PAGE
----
JEFFERSON CITY -- In a move St. Louis leaders have been waiting for, Gov. Jay Nixon today ordered the General Assembly to return to the Capitol after Labor Day to revamp the state's job incentives.
The keystone of the package is a new $360 million aerotropolis tax credit, aimed at turning St. Louis into an international air cargo hub.
The wide-ranging agenda also includes a bill long sought by leaders at St. Louis City Hall: Returning control of the St. Louis Police Department to the city after 150 years of state control.
"After 150 years, we can see the finish line," said Jeff Rainford, chief of staff to Mayor Francis Slay.
The local control bill died in May when the Republican-controlled House and Senate couldn't agree on how to cap two big development tax credit programs to produce offsetting savings for new incentive programs.
This summer, legislative leaders worked out those differences and asked Nixon to call them back.
Nixon set the opening gavel for Sept. 6, though all legislators won't necessarily come to the Capitol that day. Committees could begin work first, with debate in the House and Senate following later.
Legislators already were scheduled to be in the Captiol on Sept. 14 for the annual veto session.
By law, a special session can last up to 60 days. In addition to incurring staff costs, the state must pay mileage and $98.40 a day for each lawmaker's hotel and meal expenses.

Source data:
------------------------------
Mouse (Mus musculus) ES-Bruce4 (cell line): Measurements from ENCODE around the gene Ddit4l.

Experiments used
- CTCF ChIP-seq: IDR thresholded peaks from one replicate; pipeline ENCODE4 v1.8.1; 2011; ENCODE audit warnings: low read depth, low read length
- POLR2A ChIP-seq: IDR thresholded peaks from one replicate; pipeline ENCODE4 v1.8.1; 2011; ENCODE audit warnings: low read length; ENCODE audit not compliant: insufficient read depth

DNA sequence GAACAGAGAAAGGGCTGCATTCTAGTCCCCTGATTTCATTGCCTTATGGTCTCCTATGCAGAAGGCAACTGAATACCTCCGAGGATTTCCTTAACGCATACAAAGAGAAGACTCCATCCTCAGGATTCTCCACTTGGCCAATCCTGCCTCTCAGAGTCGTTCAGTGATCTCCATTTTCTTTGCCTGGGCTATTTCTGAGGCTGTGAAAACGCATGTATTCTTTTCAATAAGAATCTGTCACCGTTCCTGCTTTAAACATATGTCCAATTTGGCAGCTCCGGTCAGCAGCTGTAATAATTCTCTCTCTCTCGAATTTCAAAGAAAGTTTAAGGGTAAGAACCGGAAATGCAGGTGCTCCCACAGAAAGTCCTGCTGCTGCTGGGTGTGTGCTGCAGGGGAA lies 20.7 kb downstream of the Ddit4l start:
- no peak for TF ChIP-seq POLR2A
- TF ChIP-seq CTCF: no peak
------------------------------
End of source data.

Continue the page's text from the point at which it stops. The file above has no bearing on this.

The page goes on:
Nixon, a Democrat, said legislators should work "as efficiently and effectively as possible to limit the cost of the special session for taxpayers.
"I appreciate the work the General Assembly has already done to achieve broad consensus on these priorities," Nixon said, "and I look forward to continuing to work with legislators on both sides of the aisle during an efficient, focused and productive session."
Sen. Eric Schmitt, R-Glendale, said the aerotropolis bill could "help us pivot to a new economy. It's an opportunity you just don't get every day."
But the legislation might not have smooth sailing in the Senate. Sen. Jason Crowell, R-Cape Girardeau, said the compromise bill was "dreamed up in one of those smoke-filled rooms in St. Louis."
Crowell noted that much of the savings the plan relies on would come from elimination of a tax credit used by elderly and disabled people who rent their homes.
"You're taking from old people and giving to developers," Crowell said.
Other items in the special session will include:
-- Moving the state's presidential primary from February to March to comply with national party rules.
-- Adding a tax credit to attract amateur sporting events.
-- Authorizing incentives to lure scientific businesses and high-tech data warehouses to the state.
Rep. Chris Kelly, D-Columbia, said the agenda leaves out the biggest job-producing proposal: allowing ratepayers to be billed for an early site permit for a second nuclear reactor in Callaway County.
"All the rest, the talk about jobs, is just fingerpainting in the margins compared to the nuclear plant," Kelly said.